Getting your hands on an E.U. Pet Passport is a no-brainer for dog parents who love to travel. The E.U. Pet Passport is also a one-and-done process so you don’t need to repeat the steps once you have one (unless you don’t keep up with the rabies vaccinations). Obtaining an E.U. Pet Passport for your dog is easier than you think. Here’s a step-by-step guide on how can get an E.U. Pet Passport.

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1. You’ll Need to Microchip Your Pooch

First things first, you must microchip your dog. Microchip implantation can be done at any accredited veterinarian in the U.S. for a nominal charge, ranging from $25 to $80. A microchip is a unique, permanent ID that ties your name and contact information to your dog. Despite being the size of a grain of rice, the microchip is scannable once it has been implanted underneath your dog’s skin. Even if you don’t plan on traveling internationally with your dog, microchipping your dog is always recommended in the unfortunate event that your dog ever becomes lost.

Europe uses the ISO-complaint 15-digit microchip, which is the standard for international dog travel. If you’re unable to attain a 15-digit microchip for your dog, then you must travel with your own microchip scanner. Of course, this isn’t ideal, but veterinarians in certain countries may only have a nine or ten-digit microchip available. Nonetheless, it sounds like a real hassle to deal with your own scanner so get the right microchip from the get-go if you can.

2. It Goes Without Saying, Your Pup Needs a Rabies Vaccination

After microchipping your dog, the next step is to vaccinate your dog against rabies. The rabies vaccine must be administered after the microchip implantation, not before. Otherwise, your dog will need to be re-vaccinated. Luckily, both the microchip and vaccination can occur on the same day, saving time and another costly vet visit (although it may be a painful day for your dog). The minimum time that the vaccination must be administered is at least 21 days before your dog arrives in the E.U. Even though the minimum age for dog entry is 12 weeks, I do not recommend traveling internationally with your dog until he or she is at least one year old due to the fact that dogs who travel best are the ones who are fully potty-trained and calmer.

If your dog has previously been microchipped and vaccinated against rabies, then you just need to make an appointment with the veterinarian. If your veterinarian doesn’t have your dog’s vaccination record, be sure to bring the rabies certificate to the appointment.

3. Getting Your Dog’s Health (and Health Certificate) in Order

Oftentimes, an accredited veterinarian can issue the Veterinary Health Certificate in the office—be sure to ask. If not, then you’ll need to print the certificate and bring it to the veterinarian for completion. Before visiting the veterinarian, make sure you print out the correct health certificate based on your country of origin. Also, make sure the certificate is for the non-commercial transport of animals.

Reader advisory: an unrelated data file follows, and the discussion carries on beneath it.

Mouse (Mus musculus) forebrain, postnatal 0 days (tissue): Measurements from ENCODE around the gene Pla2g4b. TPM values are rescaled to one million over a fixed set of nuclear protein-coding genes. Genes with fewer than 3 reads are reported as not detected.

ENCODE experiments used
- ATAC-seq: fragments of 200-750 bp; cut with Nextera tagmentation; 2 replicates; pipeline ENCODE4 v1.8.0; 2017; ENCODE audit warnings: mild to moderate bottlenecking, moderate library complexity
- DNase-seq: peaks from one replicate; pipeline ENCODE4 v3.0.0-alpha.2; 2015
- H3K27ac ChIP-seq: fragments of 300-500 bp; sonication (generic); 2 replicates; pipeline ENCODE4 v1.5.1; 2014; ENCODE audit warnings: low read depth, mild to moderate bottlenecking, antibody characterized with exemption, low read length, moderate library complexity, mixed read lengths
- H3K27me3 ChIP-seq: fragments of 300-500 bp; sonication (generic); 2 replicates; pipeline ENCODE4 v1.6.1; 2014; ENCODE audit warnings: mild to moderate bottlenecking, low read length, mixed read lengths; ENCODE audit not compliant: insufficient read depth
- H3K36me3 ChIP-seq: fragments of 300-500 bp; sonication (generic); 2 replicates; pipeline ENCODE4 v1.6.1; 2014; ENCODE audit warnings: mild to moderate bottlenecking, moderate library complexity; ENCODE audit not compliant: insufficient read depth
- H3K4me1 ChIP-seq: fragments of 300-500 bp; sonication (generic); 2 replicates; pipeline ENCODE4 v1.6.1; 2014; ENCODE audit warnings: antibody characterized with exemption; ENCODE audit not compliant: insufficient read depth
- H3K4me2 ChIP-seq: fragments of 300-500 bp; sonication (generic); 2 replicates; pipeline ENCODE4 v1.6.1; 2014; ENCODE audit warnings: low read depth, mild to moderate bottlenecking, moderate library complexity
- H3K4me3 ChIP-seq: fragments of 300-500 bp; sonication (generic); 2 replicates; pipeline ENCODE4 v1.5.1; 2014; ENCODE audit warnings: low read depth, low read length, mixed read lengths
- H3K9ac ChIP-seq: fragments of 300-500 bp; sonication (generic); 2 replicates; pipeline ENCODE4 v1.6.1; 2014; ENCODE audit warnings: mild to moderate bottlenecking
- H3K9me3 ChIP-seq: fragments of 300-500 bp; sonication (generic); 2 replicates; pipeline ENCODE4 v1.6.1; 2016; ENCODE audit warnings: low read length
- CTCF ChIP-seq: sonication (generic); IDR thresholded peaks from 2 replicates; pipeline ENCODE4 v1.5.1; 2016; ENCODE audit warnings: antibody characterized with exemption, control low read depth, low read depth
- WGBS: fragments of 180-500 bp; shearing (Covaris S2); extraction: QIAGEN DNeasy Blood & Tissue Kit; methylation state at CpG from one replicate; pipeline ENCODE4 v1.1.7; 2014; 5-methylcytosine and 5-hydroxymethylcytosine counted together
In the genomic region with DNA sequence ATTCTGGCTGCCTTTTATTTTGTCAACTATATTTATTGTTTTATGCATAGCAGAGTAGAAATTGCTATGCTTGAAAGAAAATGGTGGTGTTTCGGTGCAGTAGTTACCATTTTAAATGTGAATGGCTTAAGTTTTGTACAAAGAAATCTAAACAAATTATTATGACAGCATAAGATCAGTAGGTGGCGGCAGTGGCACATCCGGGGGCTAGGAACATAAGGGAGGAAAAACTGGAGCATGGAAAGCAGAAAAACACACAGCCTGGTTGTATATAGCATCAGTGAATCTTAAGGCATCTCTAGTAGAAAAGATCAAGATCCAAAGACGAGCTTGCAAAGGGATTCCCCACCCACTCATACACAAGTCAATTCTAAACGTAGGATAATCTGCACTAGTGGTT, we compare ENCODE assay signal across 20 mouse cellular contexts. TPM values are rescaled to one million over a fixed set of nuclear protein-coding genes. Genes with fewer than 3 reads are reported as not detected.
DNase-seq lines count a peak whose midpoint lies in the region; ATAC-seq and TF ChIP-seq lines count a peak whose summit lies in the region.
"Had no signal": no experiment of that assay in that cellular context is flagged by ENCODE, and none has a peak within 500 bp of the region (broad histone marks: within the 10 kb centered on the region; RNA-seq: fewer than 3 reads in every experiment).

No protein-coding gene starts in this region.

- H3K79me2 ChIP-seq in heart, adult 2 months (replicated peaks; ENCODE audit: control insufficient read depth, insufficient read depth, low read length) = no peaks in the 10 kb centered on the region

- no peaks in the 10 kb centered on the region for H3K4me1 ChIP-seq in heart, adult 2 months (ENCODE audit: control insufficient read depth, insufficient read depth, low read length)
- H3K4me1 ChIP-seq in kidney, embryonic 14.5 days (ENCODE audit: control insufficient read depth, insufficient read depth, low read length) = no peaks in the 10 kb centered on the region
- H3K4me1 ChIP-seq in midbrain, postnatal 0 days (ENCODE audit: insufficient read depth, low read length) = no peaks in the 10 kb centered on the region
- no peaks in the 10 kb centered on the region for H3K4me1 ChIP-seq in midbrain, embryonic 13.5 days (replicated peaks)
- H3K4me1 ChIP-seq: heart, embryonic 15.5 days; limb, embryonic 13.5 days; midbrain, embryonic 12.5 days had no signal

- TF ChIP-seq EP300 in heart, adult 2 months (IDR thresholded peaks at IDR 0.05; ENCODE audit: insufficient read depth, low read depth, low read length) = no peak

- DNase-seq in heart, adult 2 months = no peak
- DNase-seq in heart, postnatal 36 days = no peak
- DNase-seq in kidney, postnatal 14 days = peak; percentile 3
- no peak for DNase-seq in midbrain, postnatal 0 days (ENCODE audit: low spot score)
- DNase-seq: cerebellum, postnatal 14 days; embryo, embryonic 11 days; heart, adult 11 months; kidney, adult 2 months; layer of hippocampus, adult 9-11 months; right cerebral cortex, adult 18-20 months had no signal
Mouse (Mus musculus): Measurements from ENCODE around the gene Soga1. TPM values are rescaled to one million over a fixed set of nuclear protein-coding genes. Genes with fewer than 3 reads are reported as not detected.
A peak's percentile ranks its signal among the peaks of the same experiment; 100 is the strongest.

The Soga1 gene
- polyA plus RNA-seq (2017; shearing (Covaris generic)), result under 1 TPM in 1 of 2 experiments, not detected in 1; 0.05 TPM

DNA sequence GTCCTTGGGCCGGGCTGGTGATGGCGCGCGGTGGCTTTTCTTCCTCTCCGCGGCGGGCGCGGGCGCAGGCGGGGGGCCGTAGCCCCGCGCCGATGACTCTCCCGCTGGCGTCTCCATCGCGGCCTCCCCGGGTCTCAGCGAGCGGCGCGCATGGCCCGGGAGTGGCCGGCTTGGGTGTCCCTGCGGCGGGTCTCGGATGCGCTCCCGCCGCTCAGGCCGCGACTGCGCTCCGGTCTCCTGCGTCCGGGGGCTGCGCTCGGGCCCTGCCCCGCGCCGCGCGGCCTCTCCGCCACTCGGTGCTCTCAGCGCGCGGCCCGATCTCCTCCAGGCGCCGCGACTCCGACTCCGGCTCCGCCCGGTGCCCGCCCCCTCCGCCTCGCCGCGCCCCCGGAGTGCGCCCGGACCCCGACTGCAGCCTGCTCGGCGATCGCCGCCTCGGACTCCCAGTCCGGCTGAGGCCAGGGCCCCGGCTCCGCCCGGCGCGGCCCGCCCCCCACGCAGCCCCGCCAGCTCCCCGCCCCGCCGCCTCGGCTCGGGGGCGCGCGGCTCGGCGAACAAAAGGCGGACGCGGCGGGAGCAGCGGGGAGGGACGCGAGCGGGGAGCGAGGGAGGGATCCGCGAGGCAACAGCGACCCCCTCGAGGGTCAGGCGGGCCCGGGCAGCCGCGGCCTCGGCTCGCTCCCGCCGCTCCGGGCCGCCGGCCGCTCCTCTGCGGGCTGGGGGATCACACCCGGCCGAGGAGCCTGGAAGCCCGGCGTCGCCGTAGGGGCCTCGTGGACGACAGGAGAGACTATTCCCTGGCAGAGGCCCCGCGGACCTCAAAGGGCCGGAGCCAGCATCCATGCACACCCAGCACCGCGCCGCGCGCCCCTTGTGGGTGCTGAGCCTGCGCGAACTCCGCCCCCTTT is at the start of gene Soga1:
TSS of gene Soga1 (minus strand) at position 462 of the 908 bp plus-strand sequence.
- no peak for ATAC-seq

If you can, get the microchip, rabies vaccination, and veterinarian health certificate done in a single appointment. It ultimately depends on your veterinarian since all veterinarians may operate differently. Some will charge more than others or require additional visits, which was in my case.

The costs started to pile on because I had to make an appointment with a specific vet specializing in travel after the microchip and rabies appointment. After meeting with the special “travel” vet, I had to make another appointment to pick up the completed and signed certificate because he would not give it to me on the same day. What a pain!

Besides acquiring the required paperwork for international dog travel, your dog should get a thorough examination from the veterinarian to ensure that he is healthy enough to fly overseas. If your dog has any pending health issues, be sure to address them with the veterinarian before booking the flight. Since air travel can be stressful for dogs, it’s best to get approval from the veterinarian for your dog to travel internationally.

Keep in mind that the date format differs in Europe (DD-MM-YYYY) so any mix-up dates can make the paperwork or vaccination appear expired and risk entry for your dog. Once signed by an accredited veterinarian, the health certificate is valid for 30 days.

4. Getting the Health Certificate Endorsed

The next step is to get the Veterinary Health Certificate endorsed by your local APHIS Veterinary Services Office (U.S.), which costs $38. Once endorsed, your dog must arrive in the E.U. within 10 days. Otherwise, the paperwork is void. For Canadian travelers, the Canadian Food Inspection Agency (Canada) charges 20 CAD for endorsement.

Since I was in Los Angeles at the time, I drove to the Los Angeles Animal Import Center (LA AIC) right after the veterinarian visit. The office is located in El Segundo near LAX (Los Angeles International Airport) and is one of the two APHIS Veterinary Services Offices in California (with the other one in Sacramento in NorCal). Surely, I prepared myself for a brutal DMV-type encounter only to be pleasantly surprised when my total wait time was only around 20 minutes on a random Tuesday. I brought Roger W.’s rabies certificate, a copy of my flight reservation, and of course, the E.U. Health Certificate requiring endorsement. The clerk briefly scanned my paperwork, stamped the certificate, and handed it back to me. That was it! It was much smoother than expected. To save time, check with your local APHIS Veterinary Services Office to see if an appointment is needed.